It’s not easy searching for a dog on the Internet.
Potential adopters are expected to pick a new pet based off a small thumbnail photo and a brief description. Sometimes the shelter will provide little more than the dog’s gender and approximate age. Other times, the shelter will enter a long, detailed description written from the dog’s point of view.
So it was no surprise that my wife and I were having trouble finding the perfect dog for our family. As I discussed in my last blog post, we looked for months and months. We weighed our options—should we buy or adopt? What breed do we want? Short hair or long hair? Large dog or small?
And then we saw Dog #735120.
After wavering on other dogs for so long, I immediately knew this one was different. He was a Lab/Vizsla puppy. Male. Neutered and up-to-date on vaccinations. He had a beautiful orange coat and stunning green eyes. Fully grown, he’ll be about 50 to 60 pounds—big enough to become a playful companion but not so big as to pose a risk to 10-pound Phoebe. In short, he was everything we looked for.
There was one minor problem, however: He was located in Columbia, Missouri, home of the dreadful Mizzou Tigers. I wondered if the Tiger spirit had already worn off on him, tainting his personality forever. Then I realized that, as a puppy, he had plenty of time to shed any memories of the black and gold in favor of the crimson and blue. Yes, I’d make sure this puppy was a Jayhawk. I’d save him, in more ways than one.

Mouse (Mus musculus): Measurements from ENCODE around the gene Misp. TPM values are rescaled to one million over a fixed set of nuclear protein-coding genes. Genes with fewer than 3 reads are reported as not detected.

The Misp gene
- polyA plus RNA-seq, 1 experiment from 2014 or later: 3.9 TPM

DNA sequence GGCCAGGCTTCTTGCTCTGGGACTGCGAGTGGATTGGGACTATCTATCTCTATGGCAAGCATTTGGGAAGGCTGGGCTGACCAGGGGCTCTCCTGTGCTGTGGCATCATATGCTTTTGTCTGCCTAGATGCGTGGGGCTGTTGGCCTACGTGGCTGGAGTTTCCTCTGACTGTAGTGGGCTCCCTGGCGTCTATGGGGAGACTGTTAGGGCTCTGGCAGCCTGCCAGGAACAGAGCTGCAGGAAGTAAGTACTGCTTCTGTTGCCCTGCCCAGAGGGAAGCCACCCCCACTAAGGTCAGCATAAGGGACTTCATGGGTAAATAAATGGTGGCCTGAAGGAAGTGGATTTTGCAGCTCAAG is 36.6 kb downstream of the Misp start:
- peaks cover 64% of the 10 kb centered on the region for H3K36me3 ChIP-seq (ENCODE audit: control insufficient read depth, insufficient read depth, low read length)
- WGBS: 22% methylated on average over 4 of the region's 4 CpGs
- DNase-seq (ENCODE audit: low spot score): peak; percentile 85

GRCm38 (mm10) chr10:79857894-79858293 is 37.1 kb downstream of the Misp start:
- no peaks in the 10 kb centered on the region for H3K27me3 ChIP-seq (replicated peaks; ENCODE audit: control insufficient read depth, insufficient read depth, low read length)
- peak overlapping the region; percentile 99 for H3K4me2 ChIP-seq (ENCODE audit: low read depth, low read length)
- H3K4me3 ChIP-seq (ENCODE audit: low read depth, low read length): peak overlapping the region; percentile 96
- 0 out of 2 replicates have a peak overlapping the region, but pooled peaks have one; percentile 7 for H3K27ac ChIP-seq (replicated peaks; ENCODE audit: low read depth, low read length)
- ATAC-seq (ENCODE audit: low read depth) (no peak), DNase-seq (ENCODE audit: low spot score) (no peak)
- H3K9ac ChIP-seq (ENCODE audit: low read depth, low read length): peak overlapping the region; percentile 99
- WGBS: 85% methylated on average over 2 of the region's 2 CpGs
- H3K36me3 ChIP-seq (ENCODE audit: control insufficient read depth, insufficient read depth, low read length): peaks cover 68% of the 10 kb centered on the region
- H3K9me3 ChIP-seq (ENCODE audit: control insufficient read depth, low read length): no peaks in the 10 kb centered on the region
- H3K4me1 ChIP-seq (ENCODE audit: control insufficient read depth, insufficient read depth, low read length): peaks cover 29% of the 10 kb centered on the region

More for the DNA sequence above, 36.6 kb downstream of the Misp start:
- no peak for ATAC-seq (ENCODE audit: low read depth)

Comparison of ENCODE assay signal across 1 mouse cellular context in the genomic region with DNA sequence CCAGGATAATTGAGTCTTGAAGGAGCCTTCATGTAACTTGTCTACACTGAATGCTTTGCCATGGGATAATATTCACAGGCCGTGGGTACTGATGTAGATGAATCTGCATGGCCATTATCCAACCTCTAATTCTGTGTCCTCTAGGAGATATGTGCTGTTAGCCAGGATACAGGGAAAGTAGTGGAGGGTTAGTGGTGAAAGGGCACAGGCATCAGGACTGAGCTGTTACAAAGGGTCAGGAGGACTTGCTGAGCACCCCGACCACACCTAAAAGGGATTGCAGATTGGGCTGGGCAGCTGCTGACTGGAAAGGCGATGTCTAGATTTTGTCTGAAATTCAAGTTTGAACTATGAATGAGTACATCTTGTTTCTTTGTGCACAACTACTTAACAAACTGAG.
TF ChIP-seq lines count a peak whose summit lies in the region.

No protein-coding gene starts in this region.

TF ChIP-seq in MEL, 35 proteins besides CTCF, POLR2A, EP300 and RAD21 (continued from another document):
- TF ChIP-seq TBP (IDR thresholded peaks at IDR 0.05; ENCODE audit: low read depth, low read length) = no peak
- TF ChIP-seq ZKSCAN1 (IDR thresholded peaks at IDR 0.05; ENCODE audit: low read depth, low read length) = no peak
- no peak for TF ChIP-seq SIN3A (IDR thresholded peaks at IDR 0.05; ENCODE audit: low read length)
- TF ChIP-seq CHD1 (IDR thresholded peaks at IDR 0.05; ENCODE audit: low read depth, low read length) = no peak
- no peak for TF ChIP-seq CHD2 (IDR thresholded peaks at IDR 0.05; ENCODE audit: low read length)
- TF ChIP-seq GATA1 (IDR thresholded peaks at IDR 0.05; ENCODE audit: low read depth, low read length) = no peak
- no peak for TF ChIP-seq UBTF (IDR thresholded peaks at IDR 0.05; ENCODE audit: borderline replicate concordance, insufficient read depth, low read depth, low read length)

So the next day, I made the 90-minute drive down to Columbia, eagerly anticipating the first meeting with my new pal. In my anxiousness, I had to fight the tendency to develop a lead foot. “Patience,” I told myself.
I finally arrived at the Central Missouri Humane Society, and, as expected, he was perfect. I filled out the required paperwork and he got to enjoy his first car ride. Ever the curious puppy, he sniffed around for a while before settling in my lap. And just like that, he was no longer a helpless face peering out from inside a cage. He was our new family member.
It wasn’t all smooth sailing. A nasty case of kennel cough meant Phoebe wouldn’t get to bond with her new brother for a few days. And since new puppies generally don’t like to sleep quietly through the night, we had quite a few 4 a.m. play sessions. Housebreaking wasn’t easy either, particularly with the new carpet we recently installed.
But somewhere in there, Dog #735120 became Luigi, and Phoebe finally had the playmate she had longed for. Luigi’s first wellness exam turned out great, and a round of antibiotics cleared up that pesky kennel cough. After a few days, he learned how to walk up and down stairs, play tug-of-war, sit and shake, and potty in the yard (for the most part). Our family finally feels complete—at least until we start having human children.
After a bit of reflection, I have no doubts that we made the right decision. I couldn’t be more proud of Luigi, and I take every available chance to show him off to friends and family. I think he’s pretty happy with how things turned out, too.
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